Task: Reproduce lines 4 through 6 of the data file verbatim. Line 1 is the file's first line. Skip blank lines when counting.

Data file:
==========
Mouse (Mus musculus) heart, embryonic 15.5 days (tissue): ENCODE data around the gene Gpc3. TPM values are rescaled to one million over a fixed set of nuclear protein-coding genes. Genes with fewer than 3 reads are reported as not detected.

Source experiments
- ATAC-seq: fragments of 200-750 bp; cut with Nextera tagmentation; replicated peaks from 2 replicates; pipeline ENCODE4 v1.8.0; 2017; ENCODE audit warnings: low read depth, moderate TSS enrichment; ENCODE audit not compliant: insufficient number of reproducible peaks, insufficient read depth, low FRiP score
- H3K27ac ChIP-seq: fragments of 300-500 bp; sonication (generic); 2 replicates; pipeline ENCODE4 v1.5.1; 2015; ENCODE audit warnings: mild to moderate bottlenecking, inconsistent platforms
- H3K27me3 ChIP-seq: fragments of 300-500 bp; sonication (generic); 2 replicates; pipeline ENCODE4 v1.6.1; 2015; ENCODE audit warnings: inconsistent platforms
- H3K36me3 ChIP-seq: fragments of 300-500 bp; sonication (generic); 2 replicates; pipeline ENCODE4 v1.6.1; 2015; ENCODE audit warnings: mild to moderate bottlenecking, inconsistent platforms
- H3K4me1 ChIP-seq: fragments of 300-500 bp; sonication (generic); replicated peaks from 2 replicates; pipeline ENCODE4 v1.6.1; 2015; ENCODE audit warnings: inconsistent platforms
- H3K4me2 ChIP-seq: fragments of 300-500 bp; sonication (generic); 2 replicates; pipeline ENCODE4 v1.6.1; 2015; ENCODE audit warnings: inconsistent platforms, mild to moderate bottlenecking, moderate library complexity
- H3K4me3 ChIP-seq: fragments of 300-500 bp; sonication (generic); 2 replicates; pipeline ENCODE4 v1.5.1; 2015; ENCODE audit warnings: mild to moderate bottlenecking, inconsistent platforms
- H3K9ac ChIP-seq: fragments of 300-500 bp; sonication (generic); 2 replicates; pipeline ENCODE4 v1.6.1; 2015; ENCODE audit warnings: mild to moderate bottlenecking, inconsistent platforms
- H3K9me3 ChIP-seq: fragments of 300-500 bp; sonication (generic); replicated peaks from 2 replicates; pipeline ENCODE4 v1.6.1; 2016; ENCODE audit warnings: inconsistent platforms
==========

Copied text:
- H3K27ac ChIP-seq: fragments of 300-500 bp; sonication (generic); 2 replicates; pipeline ENCODE4 v1.5.1; 2015; ENCODE audit warnings: mild to moderate bottlenecking, inconsistent platforms
- H3K27me3 ChIP-seq: fragments of 300-500 bp; sonication (generic); 2 replicates; pipeline ENCODE4 v1.6.1; 2015; ENCODE audit warnings: inconsistent platforms
- H3K36me3 ChIP-seq: fragments of 300-500 bp; sonication (generic); 2 replicates; pipeline ENCODE4 v1.6.1; 2015; ENCODE audit warnings: mild to moderate bottlenecking, inconsistent platforms